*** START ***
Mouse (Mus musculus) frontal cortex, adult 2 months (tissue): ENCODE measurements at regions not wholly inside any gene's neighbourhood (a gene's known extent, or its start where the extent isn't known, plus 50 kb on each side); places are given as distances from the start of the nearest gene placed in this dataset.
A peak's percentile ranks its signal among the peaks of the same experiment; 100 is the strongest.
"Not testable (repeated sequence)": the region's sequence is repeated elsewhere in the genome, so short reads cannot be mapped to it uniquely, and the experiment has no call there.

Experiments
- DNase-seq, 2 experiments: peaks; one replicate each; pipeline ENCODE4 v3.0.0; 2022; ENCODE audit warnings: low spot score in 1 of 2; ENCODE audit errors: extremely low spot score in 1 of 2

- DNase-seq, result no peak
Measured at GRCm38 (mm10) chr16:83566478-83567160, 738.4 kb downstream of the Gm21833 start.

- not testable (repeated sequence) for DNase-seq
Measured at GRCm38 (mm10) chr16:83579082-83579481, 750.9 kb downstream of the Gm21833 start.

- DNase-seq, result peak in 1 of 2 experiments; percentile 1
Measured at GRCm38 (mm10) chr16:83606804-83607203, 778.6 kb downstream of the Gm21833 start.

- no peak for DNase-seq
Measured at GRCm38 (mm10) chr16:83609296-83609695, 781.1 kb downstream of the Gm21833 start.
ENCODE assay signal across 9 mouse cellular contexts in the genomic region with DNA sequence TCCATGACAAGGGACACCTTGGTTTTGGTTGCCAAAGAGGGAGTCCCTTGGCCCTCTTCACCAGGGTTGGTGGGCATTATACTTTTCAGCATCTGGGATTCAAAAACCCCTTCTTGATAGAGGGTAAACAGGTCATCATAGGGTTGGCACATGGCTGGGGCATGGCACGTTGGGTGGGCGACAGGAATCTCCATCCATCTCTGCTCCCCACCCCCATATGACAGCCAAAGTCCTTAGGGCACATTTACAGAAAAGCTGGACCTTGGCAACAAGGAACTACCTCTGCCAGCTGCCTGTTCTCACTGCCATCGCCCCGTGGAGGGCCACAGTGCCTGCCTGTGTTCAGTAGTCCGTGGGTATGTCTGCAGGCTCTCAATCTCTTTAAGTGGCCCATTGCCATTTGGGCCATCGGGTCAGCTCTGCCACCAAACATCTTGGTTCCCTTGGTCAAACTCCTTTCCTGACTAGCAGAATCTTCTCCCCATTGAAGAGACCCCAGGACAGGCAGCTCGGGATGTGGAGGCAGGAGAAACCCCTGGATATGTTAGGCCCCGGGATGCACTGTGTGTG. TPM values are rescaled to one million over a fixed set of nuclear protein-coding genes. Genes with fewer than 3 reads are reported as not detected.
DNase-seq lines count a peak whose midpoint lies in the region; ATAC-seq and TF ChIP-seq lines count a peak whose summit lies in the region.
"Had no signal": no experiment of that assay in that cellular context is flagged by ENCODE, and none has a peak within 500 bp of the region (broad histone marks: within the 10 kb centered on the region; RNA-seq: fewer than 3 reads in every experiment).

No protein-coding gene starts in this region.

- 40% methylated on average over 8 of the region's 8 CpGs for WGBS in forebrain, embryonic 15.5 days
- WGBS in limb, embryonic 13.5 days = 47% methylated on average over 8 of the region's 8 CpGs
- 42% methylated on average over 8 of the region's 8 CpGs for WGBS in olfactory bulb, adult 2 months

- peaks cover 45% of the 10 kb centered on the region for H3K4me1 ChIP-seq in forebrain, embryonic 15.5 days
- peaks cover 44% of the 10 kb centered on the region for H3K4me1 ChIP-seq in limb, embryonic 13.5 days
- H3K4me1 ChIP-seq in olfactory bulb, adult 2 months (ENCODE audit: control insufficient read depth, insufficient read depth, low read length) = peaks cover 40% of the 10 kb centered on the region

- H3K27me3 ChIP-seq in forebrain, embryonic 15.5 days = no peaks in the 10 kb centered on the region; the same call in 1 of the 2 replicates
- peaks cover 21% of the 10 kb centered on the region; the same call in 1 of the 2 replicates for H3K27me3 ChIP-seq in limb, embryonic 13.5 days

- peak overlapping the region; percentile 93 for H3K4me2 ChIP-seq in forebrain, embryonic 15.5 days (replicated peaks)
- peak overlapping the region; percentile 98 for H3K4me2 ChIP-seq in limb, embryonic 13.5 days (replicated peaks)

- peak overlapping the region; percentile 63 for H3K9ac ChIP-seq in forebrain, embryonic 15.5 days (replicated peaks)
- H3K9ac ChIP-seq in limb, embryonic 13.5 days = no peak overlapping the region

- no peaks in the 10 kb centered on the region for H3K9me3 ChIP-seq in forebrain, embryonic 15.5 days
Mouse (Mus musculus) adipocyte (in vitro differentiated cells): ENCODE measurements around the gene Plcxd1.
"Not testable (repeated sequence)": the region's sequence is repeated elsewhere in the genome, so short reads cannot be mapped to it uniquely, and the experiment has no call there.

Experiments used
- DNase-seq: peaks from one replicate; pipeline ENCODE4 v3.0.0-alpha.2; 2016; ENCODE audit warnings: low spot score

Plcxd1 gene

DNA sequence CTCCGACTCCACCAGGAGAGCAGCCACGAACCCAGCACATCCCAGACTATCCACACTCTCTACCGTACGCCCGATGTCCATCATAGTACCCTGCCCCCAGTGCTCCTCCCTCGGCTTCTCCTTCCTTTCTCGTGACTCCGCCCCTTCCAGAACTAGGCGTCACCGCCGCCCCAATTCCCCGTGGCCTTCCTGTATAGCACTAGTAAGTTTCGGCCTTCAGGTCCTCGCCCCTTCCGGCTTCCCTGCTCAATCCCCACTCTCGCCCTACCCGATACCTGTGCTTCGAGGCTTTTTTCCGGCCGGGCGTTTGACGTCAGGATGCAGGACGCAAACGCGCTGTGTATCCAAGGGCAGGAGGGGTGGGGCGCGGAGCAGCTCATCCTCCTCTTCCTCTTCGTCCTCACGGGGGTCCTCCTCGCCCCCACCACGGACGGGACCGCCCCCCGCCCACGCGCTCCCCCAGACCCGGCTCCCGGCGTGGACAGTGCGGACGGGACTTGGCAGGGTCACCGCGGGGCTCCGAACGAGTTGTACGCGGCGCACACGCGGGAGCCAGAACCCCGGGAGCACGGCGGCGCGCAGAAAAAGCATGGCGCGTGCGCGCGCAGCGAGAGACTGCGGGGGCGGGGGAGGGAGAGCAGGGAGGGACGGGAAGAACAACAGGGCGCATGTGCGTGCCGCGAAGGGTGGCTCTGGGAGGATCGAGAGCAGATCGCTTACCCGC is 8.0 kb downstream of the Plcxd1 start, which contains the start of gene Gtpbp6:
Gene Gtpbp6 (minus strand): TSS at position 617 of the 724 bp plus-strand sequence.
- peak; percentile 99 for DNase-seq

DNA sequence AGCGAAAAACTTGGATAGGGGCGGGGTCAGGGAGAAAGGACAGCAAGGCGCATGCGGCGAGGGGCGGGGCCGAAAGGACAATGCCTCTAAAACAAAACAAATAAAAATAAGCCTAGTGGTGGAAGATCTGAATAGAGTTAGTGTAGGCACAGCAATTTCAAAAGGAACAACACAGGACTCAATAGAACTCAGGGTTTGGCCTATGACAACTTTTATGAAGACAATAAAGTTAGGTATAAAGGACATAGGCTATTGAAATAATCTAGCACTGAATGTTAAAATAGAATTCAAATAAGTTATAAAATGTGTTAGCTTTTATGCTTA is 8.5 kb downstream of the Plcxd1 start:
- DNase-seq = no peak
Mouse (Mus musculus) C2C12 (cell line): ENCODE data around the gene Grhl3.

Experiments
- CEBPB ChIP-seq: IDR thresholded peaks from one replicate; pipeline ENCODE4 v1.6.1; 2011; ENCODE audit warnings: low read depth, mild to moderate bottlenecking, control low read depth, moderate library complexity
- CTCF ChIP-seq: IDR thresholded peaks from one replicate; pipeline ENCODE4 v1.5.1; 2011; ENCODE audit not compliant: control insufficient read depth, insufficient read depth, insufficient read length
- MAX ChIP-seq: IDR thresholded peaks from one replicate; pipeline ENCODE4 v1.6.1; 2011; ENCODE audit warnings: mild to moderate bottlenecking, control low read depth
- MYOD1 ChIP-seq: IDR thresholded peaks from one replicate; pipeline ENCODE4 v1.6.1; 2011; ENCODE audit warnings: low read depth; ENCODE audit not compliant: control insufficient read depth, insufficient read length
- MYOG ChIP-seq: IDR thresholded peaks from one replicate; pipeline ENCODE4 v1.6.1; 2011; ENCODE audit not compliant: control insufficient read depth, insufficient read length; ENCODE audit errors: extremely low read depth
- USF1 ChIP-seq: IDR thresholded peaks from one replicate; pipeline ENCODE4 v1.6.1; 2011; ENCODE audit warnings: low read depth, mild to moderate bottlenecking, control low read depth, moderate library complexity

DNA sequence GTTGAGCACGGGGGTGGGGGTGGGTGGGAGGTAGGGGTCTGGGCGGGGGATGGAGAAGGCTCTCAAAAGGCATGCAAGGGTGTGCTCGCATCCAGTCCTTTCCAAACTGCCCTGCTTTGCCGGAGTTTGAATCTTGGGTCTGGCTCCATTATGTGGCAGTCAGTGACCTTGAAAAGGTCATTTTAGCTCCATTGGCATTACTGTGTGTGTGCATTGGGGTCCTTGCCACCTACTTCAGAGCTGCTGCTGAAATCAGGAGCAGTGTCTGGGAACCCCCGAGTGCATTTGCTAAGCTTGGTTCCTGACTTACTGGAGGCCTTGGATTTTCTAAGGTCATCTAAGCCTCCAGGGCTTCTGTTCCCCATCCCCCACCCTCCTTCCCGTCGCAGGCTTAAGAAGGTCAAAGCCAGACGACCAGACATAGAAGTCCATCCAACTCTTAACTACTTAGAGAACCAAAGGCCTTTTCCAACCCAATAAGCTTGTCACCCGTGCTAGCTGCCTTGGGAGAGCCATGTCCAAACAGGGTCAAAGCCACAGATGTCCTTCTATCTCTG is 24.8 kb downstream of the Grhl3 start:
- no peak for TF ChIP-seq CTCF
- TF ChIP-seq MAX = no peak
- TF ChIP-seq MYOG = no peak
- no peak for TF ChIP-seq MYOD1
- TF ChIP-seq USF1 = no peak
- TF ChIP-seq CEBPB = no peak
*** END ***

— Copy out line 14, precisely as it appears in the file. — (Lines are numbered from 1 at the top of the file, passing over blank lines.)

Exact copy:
ENCODE assay signal across 9 mouse cellular contexts in the genomic region with DNA sequence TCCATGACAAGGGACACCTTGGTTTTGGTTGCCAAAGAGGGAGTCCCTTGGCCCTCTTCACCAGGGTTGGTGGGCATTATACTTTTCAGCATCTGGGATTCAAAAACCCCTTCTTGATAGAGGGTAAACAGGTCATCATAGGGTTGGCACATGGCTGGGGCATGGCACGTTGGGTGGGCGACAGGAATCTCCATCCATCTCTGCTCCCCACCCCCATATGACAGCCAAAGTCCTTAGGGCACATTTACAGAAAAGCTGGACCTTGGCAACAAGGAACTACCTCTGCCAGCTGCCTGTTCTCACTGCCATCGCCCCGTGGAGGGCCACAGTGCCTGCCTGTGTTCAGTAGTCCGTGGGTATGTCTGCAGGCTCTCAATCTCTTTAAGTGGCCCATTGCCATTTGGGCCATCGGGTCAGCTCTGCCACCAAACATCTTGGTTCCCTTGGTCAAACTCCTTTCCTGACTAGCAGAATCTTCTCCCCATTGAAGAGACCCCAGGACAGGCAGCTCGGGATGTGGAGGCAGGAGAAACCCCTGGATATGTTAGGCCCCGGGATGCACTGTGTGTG. TPM values are rescaled to one million over a fixed set of nuclear protein-coding genes. Genes with fewer than 3 reads are reported as not detected.